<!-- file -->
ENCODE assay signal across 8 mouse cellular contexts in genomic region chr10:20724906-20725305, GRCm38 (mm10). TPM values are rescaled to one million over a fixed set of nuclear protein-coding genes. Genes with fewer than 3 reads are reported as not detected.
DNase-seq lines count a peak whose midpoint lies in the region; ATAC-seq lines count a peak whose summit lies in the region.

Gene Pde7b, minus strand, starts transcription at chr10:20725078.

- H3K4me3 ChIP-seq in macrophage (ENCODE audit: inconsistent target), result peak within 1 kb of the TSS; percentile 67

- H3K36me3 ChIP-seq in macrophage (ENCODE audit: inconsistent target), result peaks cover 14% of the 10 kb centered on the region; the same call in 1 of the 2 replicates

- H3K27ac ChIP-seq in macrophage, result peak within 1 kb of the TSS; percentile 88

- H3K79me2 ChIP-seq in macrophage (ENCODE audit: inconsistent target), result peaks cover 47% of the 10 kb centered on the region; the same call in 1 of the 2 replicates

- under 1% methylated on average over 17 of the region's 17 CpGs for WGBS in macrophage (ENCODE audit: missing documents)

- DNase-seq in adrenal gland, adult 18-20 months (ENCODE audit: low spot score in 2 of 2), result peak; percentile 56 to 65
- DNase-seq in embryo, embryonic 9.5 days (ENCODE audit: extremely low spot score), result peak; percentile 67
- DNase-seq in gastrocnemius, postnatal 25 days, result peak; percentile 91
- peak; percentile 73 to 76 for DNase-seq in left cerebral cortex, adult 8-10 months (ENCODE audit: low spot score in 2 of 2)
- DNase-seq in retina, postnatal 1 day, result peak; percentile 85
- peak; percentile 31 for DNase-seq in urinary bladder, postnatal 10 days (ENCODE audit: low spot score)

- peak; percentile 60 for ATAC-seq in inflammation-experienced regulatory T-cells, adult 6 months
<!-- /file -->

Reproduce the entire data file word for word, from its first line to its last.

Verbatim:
ENCODE assay signal across 8 mouse cellular contexts in genomic region chr10:20724906-20725305, GRCm38 (mm10). TPM values are rescaled to one million over a fixed set of nuclear protein-coding genes. Genes with fewer than 3 reads are reported as not detected.
DNase-seq lines count a peak whose midpoint lies in the region; ATAC-seq lines count a peak whose summit lies in the region.

Gene Pde7b, minus strand, starts transcription at chr10:20725078.

- H3K4me3 ChIP-seq in macrophage (ENCODE audit: inconsistent target), result peak within 1 kb of the TSS; percentile 67

- H3K36me3 ChIP-seq in macrophage (ENCODE audit: inconsistent target), result peaks cover 14% of the 10 kb centered on the region; the same call in 1 of the 2 replicates

- H3K27ac ChIP-seq in macrophage, result peak within 1 kb of the TSS; percentile 88

- H3K79me2 ChIP-seq in macrophage (ENCODE audit: inconsistent target), result peaks cover 47% of the 10 kb centered on the region; the same call in 1 of the 2 replicates

- under 1% methylated on average over 17 of the region's 17 CpGs for WGBS in macrophage (ENCODE audit: missing documents)

- DNase-seq in adrenal gland, adult 18-20 months (ENCODE audit: low spot score in 2 of 2), result peak; percentile 56 to 65
- DNase-seq in embryo, embryonic 9.5 days (ENCODE audit: extremely low spot score), result peak; percentile 67
- DNase-seq in gastrocnemius, postnatal 25 days, result peak; percentile 91
- peak; percentile 73 to 76 for DNase-seq in left cerebral cortex, adult 8-10 months (ENCODE audit: low spot score in 2 of 2)
- DNase-seq in retina, postnatal 1 day, result peak; percentile 85
- peak; percentile 31 for DNase-seq in urinary bladder, postnatal 10 days (ENCODE audit: low spot score)

- peak; percentile 60 for ATAC-seq in inflammation-experienced regulatory T-cells, adult 6 months